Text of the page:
I have a duo with [Swedish fiddler] Lena Jonsson, we write together too and hopefully we’ll be doing some more stuff together next fall. We’re very similar in our writing style whereas in my trio [Haas Kowert Tice] with Paul and Jordan, they are more studied in their style of writing music. I learn so much every time I write with those guys, because they just have such a different approach to it. It’s more about writing specifically for a band instead of just writing a fiddle tune that’s going to be played on a fiddle in any setting….writing for those particular people and what sounds we can make that will work best for that tune.

Tell us a bit about your latest adventure touring with Dave Rawlings and Gillian Welch!

That’s pretty cool, I joined the band [Dave Rawlings Machine] in October 2015 and then we went on a six-week tour. I was introduced by Paul Kowert from my trio – he’d been playing bass with them for about a year before that. It was so flattering to be asked to join the band. I was so excited and it’s not got any less exciting after playing 50 shows! I really like the material. It’s not bluegrass but it’s their own style, kinda Americana or whatever. It’s a little bit bluegrass in terms of the instrumentation.

How about recording? I know you were featured on the latest Cahalen Morrison & Eli West record that came out last year.

Yeah, I love playing with those guys. I played on two tracks of the Dave Rawlings Machine album [Nashville Obsolete]. Joe Walsh just made a new solo record that will be out in the fall, I played on that and also on the upcoming Tony Trischka album. Haas Kowert Tice just made a new record, which will hopefully be out in the summertime.

Tell us a bit about how you came to play the fiddle, and how you got into old time and bluegrass music

I started with Suzuki violin when I was four years old. I did that for a while and then my violin teacher gave me some fiddle tunes, just for fun, and I loved them!

So we found a bluegrass fiddle teacher Jack Tuttle (Molly Tuttle’s dad) at the local guitar store in Palo Alto, CA. He’s a great teacher and taught me so many tunes, got me improvising on bluegrass stuff. My violin teacher at the time said “if you’re going to play fiddle music, you should go learn Scottish music!” She really respected Alasdair Fraser’s playing and he happened to have this fiddle camp [Valley of the Moon] 45 minutes from where I grew up, so we started going there when I was ten, I think. That’s where I met Bruce Molsky. He stopped in and played some tunes and I was totally mesmerised. I mean, I loved the Scottish stuff and I loved the bluegrass stuff, but when I heard old time, I kind of connected with it and it really spoke to me.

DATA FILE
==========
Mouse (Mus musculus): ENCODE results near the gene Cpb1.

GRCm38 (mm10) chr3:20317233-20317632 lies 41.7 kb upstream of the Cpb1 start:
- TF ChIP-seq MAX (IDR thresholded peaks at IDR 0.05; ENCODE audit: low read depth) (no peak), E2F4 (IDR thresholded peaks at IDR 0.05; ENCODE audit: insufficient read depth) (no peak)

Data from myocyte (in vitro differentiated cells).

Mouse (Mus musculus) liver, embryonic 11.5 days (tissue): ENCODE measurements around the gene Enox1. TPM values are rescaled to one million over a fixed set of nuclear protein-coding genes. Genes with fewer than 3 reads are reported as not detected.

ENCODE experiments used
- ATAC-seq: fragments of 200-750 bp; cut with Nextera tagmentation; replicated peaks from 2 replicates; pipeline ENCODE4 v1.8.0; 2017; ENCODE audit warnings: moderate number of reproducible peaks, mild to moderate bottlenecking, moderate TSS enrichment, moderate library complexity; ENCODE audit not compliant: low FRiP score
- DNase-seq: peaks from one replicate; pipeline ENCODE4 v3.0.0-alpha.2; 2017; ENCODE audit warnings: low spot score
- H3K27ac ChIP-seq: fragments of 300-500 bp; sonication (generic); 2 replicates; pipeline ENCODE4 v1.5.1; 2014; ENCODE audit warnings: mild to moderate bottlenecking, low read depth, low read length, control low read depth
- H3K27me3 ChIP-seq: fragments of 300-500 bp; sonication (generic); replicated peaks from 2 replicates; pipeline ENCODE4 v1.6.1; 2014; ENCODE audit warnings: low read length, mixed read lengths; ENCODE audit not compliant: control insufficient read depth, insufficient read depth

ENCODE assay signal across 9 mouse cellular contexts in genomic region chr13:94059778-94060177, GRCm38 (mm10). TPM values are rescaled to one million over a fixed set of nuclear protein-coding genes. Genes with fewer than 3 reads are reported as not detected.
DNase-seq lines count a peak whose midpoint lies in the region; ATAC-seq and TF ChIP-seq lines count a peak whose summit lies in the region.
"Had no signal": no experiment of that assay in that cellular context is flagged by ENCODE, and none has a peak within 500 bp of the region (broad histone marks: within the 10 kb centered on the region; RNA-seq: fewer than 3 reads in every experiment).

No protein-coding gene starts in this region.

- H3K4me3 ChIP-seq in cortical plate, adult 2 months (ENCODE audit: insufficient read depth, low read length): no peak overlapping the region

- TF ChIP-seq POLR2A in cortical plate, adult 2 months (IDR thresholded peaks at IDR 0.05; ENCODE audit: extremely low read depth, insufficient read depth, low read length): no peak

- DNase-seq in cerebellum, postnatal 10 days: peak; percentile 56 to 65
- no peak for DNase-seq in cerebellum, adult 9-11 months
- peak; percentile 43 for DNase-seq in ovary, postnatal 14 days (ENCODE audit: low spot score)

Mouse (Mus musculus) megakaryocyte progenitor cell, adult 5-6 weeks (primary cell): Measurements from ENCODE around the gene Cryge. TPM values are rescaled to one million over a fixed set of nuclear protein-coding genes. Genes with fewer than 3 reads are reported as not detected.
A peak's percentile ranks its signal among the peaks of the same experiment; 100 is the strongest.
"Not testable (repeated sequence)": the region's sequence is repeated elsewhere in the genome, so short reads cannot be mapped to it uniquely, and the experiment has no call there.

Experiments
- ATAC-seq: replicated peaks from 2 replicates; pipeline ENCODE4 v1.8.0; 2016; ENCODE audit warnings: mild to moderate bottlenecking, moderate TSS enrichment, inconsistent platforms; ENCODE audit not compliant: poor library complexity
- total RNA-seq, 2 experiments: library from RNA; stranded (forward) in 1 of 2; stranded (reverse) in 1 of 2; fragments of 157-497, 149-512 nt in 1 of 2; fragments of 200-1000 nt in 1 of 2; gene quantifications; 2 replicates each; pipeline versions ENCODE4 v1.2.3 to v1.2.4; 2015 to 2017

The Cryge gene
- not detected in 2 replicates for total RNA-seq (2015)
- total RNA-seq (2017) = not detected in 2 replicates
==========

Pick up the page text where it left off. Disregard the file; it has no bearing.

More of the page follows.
So when did you start thinking that you might go into music as a career? I know you were a science major at Princeton.

Yeah, I studied Biology. I was never exactly sure what was gonna happen, but music was more and more a large part of my life. Through Bruce I met Darol [Anger] and he gave me some lessons and let me join his band when I was about 13. So I was playing with Darol and Republic of Strings all through high school. I wasn’t sure if I wanted to go to music school, I guess I was a little bit worried that if I studied music I might get burned out on it, and I also liked academics. So I went to college, and I was in New Jersey which is where Tony Trischka lives, so I started playing with him. Then I joined Crooked Still, which was the beginning of the end of my biology career! That was four years of being on the road with them, and it was awesome and such a fun way to learn what it means to be a professional musician.

What are you up to over the next few months? When might we see you back in the UK?

I have to leave on Friday after class, because I have a Dave Rawlings Machine gig in Nashville on Saturday afternoon. It’ll be straight from the airport to the gig, and then touring until we finish up at Merlefest at the end of April [2016]. After that I’m doing some stuff with Nic Gareiss the amazing dancer, at a festival in Montreal. I don’t know when I’ll be back to the UK. No plans yet, but I’ll make some!

Thanks for taking the time to chat with us Brittany. It was fantastic to have you at Sore Fingers this year.

Thank you!